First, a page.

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  • Writer's pictureDave & Christie Merrick

Improve a Home’s Lighting Without an Electrician

Lighting can set the right mood in a home and make it feel more welcoming, and achieving that doesn’t always require an electrician. asked three designers to provide their best tips for improving the lighting in a home. Here are a few of their suggestions.

Match the lightbulbs.

Change the mismatched types of lightbulbs, particularly old compact fluorescent bulbs, Jenny Guggenheim, owner of Guggenheim Architecture and Design Studio in Portland, Ore., told Curbed. Replace them with one type of LED bulb. “In old homes, there are sometimes three or four different types of lightbulbs—each with its own color temperature,” says Guggenheim. “This easy fix can go a long way towards elevating your lighting.” Try using 2,500K to 2,700K warmth LED bulbs. “That range mimics daylight, but a little on the warmer side,” Guggenheim told Curbed.

Layer the light. By layering the light in your space, you can create a more welcoming atmosphere. Have at least two layers of light, designers say. The first layer will likely be an overhead, brighter light. For the second layer, use a light on a table or a floor lamp. Make sure to offset the brighter light with a layer of more diffused lighting. “You’ll immediately recognize how expansive the light is—it’s softer, warmer, and more flattering,” she says. Diffusion can take many forms, including the opaque glass of a bulb and the fabric, glass, or paper of the shade,” Alex Kalita, founder of Common Bond Design in Brooklyn, N.Y., told Curbed.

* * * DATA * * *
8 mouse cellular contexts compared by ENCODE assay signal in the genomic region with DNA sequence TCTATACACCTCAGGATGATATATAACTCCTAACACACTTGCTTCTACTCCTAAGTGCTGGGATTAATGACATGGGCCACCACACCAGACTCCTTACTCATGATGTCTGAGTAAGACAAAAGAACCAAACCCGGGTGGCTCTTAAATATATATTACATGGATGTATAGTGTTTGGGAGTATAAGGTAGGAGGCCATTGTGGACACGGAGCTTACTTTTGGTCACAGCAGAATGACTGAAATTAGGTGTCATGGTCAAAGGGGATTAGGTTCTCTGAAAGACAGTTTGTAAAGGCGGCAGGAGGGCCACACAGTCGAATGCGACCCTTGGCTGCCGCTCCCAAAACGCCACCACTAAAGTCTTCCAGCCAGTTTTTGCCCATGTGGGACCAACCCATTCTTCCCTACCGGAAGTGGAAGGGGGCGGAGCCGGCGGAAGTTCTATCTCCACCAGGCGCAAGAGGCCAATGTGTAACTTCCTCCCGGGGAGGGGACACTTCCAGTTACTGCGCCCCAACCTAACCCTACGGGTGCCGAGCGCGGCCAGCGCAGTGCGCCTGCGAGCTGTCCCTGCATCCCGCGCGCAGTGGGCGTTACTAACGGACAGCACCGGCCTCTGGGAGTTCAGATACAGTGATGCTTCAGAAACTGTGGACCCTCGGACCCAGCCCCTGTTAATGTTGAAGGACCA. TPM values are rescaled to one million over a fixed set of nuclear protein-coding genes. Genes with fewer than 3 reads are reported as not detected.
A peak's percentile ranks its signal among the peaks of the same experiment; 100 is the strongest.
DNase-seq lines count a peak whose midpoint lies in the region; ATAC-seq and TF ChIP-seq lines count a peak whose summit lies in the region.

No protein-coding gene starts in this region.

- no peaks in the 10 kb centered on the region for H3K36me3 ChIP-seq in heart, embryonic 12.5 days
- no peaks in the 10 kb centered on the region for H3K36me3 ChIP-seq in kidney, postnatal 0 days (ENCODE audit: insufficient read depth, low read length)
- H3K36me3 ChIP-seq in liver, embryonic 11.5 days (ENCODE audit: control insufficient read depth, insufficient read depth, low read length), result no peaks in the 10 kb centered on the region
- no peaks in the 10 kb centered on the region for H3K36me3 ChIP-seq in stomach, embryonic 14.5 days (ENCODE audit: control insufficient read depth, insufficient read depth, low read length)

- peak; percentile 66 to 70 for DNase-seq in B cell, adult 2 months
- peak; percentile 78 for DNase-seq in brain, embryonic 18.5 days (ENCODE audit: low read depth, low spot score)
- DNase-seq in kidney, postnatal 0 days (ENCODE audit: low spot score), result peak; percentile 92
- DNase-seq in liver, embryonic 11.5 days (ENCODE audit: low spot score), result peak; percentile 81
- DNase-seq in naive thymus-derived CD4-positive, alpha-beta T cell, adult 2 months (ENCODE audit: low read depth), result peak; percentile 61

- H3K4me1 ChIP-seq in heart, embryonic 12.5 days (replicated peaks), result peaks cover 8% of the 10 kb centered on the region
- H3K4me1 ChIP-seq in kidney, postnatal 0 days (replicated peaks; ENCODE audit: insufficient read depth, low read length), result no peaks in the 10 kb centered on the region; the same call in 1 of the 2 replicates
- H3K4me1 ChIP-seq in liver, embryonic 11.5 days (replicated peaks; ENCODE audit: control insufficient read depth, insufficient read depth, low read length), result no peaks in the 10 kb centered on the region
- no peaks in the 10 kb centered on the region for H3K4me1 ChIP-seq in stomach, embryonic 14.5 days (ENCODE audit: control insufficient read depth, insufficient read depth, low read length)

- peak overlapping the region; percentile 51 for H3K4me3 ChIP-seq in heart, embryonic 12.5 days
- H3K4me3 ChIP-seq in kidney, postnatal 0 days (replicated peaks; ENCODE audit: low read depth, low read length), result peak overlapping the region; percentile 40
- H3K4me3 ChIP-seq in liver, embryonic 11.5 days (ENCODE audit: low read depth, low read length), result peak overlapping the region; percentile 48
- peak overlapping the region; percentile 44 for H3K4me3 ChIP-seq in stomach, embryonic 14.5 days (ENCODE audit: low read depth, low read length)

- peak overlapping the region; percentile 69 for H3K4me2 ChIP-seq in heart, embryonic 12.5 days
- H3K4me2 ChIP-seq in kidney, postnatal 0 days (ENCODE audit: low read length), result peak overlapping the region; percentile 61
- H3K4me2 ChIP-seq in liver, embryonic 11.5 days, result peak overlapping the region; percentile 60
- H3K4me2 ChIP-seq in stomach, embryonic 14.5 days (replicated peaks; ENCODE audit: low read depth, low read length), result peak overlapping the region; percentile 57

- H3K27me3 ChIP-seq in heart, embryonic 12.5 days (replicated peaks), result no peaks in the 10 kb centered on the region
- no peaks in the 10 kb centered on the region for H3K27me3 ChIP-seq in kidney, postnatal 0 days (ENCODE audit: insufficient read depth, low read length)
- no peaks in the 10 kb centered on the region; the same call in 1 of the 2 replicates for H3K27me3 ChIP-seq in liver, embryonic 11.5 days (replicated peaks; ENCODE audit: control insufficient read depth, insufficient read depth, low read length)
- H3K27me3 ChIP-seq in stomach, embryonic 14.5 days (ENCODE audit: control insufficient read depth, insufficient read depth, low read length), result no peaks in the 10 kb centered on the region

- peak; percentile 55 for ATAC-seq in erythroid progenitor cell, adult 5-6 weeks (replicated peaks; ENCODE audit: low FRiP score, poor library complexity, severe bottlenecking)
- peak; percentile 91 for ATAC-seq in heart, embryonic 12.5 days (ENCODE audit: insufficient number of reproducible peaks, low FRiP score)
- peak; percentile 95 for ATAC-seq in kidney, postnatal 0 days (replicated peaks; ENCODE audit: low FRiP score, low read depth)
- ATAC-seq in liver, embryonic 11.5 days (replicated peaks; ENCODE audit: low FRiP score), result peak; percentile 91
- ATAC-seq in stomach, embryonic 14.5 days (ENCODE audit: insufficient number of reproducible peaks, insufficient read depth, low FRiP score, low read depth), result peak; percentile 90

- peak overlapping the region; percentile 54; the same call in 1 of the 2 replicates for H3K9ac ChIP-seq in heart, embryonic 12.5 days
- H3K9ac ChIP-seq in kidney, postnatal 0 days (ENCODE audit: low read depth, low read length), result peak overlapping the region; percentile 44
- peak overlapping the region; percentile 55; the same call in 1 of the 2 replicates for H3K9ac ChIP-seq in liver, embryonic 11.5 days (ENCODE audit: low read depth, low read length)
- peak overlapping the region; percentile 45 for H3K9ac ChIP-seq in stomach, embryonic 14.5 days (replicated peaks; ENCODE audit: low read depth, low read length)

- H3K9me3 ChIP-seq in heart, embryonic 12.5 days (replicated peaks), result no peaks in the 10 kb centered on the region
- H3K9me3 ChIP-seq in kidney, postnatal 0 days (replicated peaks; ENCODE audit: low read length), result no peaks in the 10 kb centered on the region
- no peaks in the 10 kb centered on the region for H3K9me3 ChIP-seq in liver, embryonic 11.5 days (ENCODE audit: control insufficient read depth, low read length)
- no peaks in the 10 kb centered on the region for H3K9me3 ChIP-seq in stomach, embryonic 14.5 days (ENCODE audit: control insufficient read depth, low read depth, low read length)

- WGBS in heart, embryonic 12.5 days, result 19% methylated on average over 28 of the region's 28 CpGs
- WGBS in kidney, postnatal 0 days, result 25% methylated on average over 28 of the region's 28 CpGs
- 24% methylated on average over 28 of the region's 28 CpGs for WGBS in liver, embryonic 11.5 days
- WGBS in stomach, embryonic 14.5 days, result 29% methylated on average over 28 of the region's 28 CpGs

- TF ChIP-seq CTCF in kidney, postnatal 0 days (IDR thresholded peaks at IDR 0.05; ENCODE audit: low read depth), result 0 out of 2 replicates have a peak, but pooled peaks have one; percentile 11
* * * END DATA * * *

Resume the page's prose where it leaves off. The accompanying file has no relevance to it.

Watch the scale. Avoid using too small a light source for the space it’s in, Guggenheim suggests. For example, don’t use a tiny table lamp in a large entryway.

Place lamps throughout. “I love putting lamps on shelves mixed in with books or on the open shelving in the kitchen,” Megan Pflug, designer and owner of the Woodhouse Lodge in Greenville, N.Y., told Curbed. “You can even put one on top of the fridge.”



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